In 2018, the 1960s-built Terminus House was converted to housing using permitted development rights, creating 222 units, 198 of which are studios. The scheme has been the subject of numerous negative media reports, but Mario Carrozzo, founder and group chief executive of owner Caridon Group, says it is centrally located for education and employment and “makes sustainable use of a previously under-used and run-down office building to provide our tenants with quality housing”. Photo: Getty Images

Connect House, Mitcham, south west London



This office block in the centre of the Willow Lane industrial estate provides 86 units for temporary accommodation. The conversion under PD rights was opposed by London Borough of Merton, Merton Chamber of Commerce and Willow Business Improvement District because of its industrial location. Mitcham and Morden MP Siobhain McDonagh has also raised concerns. Photo: TCPA

Delta Point, Croydon, south London



Over most of its life as an office, the 1980s-built Delta Point was occupied by BT. Using PD rights, developer Criterion Capital converted the eight-storey conical block and linked 14-storey crescent to 404 predominantly oneand two-bedroom units for private rent. Croydon Council approved an application to improve the building’s façade and entrance, the works being carried out as part of the conversion. Photo: Wilde Fry

The Quarters, Croydon



The Home Office’s former office at St Anne’s House was another target for conversion in Croydon. The 1960s block was set to be converted to a 144-bed hotel with 46 apartments at its upper levels, with full planning consent secured from Croydon Council. The building was sold before this was carried out, and it was instead converted to 197 units via PD, 151 of them studios. Photo: Ben Clifford

Saxon Court, Reading, Berkshire



Reading Borough Council has seen a number of office-to-residential conversions under PD rights, including St Giles House, which is close to the town’s university and targeted at the student market. The building, now called Saxon Court, has been converted to 89 units and offers a number of amenities including a cinema, gym and communal kitchen. Photo: Ben Clifford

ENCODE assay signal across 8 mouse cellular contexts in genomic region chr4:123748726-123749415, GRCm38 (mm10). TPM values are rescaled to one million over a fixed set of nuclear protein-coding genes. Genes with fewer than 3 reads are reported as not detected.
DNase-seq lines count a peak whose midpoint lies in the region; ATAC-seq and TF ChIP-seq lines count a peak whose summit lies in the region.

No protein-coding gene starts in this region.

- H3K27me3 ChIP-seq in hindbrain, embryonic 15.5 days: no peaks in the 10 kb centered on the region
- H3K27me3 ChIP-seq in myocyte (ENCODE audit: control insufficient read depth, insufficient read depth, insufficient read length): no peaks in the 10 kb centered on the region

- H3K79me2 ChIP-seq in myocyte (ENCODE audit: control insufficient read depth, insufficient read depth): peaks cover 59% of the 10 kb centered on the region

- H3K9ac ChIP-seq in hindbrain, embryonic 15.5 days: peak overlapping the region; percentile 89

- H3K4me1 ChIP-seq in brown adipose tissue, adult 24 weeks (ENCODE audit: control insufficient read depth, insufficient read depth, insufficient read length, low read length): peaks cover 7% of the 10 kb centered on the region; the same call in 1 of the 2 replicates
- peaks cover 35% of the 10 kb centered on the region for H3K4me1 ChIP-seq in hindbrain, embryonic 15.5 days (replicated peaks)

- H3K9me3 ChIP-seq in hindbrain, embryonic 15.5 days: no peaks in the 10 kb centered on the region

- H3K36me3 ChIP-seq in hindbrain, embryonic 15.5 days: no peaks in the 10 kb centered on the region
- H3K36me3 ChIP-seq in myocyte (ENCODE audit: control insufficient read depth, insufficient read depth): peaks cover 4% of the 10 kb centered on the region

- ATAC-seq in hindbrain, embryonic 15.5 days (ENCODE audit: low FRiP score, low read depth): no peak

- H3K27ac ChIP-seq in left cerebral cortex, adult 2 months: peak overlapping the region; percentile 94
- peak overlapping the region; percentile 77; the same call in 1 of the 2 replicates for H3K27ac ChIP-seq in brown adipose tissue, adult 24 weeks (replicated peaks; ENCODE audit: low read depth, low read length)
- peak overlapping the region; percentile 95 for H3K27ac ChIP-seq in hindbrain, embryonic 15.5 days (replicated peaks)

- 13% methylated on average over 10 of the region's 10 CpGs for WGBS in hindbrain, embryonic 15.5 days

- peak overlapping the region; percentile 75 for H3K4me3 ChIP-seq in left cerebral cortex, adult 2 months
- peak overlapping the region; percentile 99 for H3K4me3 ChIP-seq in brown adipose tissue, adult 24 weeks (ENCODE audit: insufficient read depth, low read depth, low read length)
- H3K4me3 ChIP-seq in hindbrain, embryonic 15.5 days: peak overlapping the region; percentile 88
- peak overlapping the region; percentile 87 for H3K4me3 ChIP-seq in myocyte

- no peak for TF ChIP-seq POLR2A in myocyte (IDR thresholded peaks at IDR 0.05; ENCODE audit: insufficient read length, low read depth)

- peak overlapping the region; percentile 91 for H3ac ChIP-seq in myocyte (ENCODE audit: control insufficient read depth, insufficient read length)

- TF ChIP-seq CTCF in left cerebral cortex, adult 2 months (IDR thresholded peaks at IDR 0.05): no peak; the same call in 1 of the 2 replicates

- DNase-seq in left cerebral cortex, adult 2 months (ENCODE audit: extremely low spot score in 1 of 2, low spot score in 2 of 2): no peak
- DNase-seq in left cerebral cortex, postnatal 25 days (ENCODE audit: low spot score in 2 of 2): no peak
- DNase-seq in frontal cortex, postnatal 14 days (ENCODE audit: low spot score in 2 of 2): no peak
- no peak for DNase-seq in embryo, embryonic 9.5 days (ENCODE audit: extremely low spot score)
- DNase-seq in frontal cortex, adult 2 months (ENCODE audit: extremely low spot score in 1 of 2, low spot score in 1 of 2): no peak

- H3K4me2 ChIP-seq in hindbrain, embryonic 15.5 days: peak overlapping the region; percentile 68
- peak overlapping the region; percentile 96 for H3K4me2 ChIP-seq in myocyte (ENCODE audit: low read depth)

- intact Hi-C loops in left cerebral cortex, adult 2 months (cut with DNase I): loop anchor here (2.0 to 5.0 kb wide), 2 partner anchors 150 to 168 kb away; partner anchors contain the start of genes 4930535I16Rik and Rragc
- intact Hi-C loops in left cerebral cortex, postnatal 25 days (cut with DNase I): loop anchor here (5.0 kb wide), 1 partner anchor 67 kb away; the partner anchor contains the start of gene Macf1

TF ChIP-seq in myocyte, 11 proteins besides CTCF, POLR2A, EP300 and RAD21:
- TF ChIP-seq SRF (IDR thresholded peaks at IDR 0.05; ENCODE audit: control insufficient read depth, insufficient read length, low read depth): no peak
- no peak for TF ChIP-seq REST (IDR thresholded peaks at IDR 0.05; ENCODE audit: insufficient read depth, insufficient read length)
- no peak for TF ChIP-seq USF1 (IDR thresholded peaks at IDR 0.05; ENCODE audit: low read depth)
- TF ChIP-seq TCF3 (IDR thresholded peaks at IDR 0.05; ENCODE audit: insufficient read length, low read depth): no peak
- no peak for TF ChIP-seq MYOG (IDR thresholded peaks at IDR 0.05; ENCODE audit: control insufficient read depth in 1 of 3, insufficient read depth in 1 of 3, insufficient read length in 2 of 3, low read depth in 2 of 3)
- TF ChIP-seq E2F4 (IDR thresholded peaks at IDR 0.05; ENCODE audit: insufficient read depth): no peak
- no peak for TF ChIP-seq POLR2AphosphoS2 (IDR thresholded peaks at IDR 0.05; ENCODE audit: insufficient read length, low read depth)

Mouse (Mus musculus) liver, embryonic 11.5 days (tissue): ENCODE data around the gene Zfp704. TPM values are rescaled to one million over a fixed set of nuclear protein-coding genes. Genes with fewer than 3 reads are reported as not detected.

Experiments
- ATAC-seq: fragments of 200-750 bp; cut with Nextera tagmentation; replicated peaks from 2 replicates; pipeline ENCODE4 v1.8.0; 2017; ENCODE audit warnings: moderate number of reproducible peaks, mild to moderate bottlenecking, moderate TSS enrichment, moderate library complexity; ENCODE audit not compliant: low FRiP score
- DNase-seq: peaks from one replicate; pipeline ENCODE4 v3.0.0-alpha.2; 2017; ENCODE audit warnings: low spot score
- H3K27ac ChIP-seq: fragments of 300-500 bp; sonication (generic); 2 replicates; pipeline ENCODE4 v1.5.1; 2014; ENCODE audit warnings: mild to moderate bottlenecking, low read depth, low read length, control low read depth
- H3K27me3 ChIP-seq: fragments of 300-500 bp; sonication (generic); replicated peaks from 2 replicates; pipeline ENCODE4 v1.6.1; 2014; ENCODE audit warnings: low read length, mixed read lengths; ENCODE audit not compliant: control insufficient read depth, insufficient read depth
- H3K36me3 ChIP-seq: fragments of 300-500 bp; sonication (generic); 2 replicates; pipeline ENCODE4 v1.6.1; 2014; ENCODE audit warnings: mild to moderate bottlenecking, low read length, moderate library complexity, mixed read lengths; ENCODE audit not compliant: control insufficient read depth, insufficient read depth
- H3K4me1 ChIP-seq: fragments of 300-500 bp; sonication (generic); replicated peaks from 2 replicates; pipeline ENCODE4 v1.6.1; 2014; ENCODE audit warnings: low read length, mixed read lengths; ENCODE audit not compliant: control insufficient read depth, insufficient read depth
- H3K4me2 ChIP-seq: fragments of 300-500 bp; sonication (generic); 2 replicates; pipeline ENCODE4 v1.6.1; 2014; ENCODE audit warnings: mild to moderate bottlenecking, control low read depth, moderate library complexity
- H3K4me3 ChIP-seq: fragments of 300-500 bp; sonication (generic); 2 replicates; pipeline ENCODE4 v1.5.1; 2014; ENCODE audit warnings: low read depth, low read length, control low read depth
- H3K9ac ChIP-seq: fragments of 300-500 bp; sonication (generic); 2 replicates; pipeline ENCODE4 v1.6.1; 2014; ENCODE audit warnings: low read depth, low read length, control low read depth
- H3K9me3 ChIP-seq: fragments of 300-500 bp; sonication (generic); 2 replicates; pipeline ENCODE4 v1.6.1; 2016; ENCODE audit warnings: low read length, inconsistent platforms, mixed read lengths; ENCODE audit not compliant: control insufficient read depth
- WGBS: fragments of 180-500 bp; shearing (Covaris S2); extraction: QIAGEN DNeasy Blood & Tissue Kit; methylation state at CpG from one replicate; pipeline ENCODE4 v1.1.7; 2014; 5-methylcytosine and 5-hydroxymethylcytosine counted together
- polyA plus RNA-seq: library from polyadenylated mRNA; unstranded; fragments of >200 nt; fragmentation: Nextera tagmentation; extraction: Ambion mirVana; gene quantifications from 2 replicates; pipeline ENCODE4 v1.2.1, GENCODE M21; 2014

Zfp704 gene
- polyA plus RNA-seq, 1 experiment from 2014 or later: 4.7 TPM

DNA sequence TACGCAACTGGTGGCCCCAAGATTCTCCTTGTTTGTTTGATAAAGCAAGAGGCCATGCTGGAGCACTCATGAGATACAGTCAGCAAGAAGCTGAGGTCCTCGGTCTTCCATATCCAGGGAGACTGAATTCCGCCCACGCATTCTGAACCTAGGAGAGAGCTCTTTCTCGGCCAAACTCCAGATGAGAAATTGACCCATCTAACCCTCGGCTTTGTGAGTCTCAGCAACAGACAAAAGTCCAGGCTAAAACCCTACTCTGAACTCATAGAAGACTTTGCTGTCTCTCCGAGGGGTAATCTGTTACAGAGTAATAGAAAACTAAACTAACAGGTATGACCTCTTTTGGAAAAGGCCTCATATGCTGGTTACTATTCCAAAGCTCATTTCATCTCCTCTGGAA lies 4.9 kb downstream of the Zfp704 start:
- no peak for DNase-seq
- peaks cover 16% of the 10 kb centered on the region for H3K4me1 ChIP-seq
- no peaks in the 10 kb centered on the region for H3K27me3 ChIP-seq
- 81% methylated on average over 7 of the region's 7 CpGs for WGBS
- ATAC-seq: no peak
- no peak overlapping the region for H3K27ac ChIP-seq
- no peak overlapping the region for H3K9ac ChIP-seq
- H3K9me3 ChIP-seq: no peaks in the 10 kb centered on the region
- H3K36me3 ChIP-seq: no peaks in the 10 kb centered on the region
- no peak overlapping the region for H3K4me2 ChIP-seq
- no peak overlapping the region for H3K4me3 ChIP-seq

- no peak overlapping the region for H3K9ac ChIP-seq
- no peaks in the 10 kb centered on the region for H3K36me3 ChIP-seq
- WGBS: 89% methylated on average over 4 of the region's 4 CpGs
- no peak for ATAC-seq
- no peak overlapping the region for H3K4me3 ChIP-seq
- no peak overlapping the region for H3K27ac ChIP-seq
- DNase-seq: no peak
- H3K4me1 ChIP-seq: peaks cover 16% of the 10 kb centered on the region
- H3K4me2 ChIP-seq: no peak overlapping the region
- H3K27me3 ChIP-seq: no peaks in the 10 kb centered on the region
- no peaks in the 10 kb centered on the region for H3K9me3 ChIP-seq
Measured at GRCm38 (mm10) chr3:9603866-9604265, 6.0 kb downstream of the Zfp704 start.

Atrium Point, Sudbury Hill, west London



Built in the 1960s as tech giant IBM’s headquarters, these linked blocks now house 270 studios and one- and two-bedroom units. The developer successfully applied for planning consent to improve the building’s exterior as part of the conversion, the remainder of which was approved through the PD process. Developer Interland Group sold the scheme to housing association Network Homes in advance of its 2018 completion, in a deal backed by the Greater London Authority, and the social landlord rents the homes at below market rate. The former office’s adjacent car park site is earmarked for residential-led development. Photo: Network Homes

Green Dragon House, Croydon



The micro-apartment conversion of this high street office block was recognised in a number of awards for its innovative redevelopment of an existing building and regeneration. Under PD rights, the 1970s building was converted to 111 one- and two-bedroom units for market sale, with amenities including a residents’ lounge. Additionally, planning consent allowed two storeys to be added to the building, providing eight more units, plus a roof terrace for residents. Photo: Wilde Fry

West Wing, Knowle Green Council office, Staines, Surrey



Spelthorne Borough Council says efficiencies in its use of office space allowed it to free up the west wing of its four-storey civic office for conversion to 25 one-, two- and three-bedroom properties for affordable rent to key workers. Although the conversion is being carried out through PD rights, council leader Ian Harvey says: “We also presented the plans to our planning committee to ensure we were being as transparent as possible and to give residents the opportunity to comment.” He says the project, which is due to complete later this year, is “part of a long-term strategy to make the best use of council-owned assets”. Photo: Spelthorne Borough Council